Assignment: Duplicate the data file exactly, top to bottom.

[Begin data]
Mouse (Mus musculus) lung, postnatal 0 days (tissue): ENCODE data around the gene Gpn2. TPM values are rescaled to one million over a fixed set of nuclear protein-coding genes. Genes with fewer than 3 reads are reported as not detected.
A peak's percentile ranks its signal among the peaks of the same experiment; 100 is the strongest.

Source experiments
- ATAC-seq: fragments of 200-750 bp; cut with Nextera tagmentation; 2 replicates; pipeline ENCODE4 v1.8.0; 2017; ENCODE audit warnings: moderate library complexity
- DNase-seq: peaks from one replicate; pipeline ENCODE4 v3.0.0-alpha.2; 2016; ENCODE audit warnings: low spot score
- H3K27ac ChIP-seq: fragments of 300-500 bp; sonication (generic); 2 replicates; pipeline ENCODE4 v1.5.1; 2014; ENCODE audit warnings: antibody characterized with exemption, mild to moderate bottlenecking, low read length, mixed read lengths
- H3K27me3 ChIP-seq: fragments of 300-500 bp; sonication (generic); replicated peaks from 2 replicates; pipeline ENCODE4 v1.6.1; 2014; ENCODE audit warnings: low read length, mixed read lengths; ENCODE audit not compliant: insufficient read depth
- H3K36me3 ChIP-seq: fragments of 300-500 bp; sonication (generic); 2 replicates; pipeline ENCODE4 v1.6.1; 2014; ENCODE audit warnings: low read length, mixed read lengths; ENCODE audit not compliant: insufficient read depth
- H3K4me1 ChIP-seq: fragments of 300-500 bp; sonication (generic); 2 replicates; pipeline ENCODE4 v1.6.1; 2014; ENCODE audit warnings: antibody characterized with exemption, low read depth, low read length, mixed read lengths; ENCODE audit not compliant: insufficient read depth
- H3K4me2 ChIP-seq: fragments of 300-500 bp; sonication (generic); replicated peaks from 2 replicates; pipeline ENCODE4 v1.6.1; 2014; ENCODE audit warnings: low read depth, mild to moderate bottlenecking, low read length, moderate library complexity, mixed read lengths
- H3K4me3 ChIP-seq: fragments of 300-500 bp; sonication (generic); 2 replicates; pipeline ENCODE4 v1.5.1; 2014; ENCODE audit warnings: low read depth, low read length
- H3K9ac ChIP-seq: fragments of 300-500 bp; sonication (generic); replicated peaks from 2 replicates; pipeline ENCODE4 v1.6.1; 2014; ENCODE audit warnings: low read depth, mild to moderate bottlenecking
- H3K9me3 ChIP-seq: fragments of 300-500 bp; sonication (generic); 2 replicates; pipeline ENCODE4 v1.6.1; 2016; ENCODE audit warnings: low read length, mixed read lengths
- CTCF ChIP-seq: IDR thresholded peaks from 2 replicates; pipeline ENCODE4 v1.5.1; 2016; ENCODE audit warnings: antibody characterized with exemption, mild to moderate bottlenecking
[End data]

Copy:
Mouse (Mus musculus) lung, postnatal 0 days (tissue): ENCODE data around the gene Gpn2. TPM values are rescaled to one million over a fixed set of nuclear protein-coding genes. Genes with fewer than 3 reads are reported as not detected.
A peak's percentile ranks its signal among the peaks of the same experiment; 100 is the strongest.

Source experiments
- ATAC-seq: fragments of 200-750 bp; cut with Nextera tagmentation; 2 replicates; pipeline ENCODE4 v1.8.0; 2017; ENCODE audit warnings: moderate library complexity
- DNase-seq: peaks from one replicate; pipeline ENCODE4 v3.0.0-alpha.2; 2016; ENCODE audit warnings: low spot score
- H3K27ac ChIP-seq: fragments of 300-500 bp; sonication (generic); 2 replicates; pipeline ENCODE4 v1.5.1; 2014; ENCODE audit warnings: antibody characterized with exemption, mild to moderate bottlenecking, low read length, mixed read lengths
- H3K27me3 ChIP-seq: fragments of 300-500 bp; sonication (generic); replicated peaks from 2 replicates; pipeline ENCODE4 v1.6.1; 2014; ENCODE audit warnings: low read length, mixed read lengths; ENCODE audit not compliant: insufficient read depth
- H3K36me3 ChIP-seq: fragments of 300-500 bp; sonication (generic); 2 replicates; pipeline ENCODE4 v1.6.1; 2014; ENCODE audit warnings: low read length, mixed read lengths; ENCODE audit not compliant: insufficient read depth
- H3K4me1 ChIP-seq: fragments of 300-500 bp; sonication (generic); 2 replicates; pipeline ENCODE4 v1.6.1; 2014; ENCODE audit warnings: antibody characterized with exemption, low read depth, low read length, mixed read lengths; ENCODE audit not compliant: insufficient read depth
- H3K4me2 ChIP-seq: fragments of 300-500 bp; sonication (generic); replicated peaks from 2 replicates; pipeline ENCODE4 v1.6.1; 2014; ENCODE audit warnings: low read depth, mild to moderate bottlenecking, low read length, moderate library complexity, mixed read lengths
- H3K4me3 ChIP-seq: fragments of 300-500 bp; sonication (generic); 2 replicates; pipeline ENCODE4 v1.5.1; 2014; ENCODE audit warnings: low read depth, low read length
- H3K9ac ChIP-seq: fragments of 300-500 bp; sonication (generic); replicated peaks from 2 replicates; pipeline ENCODE4 v1.6.1; 2014; ENCODE audit warnings: low read depth, mild to moderate bottlenecking
- H3K9me3 ChIP-seq: fragments of 300-500 bp; sonication (generic); 2 replicates; pipeline ENCODE4 v1.6.1; 2016; ENCODE audit warnings: low read length, mixed read lengths
- CTCF ChIP-seq: IDR thresholded peaks from 2 replicates; pipeline ENCODE4 v1.5.1; 2016; ENCODE audit warnings: antibody characterized with exemption, mild to moderate bottlenecking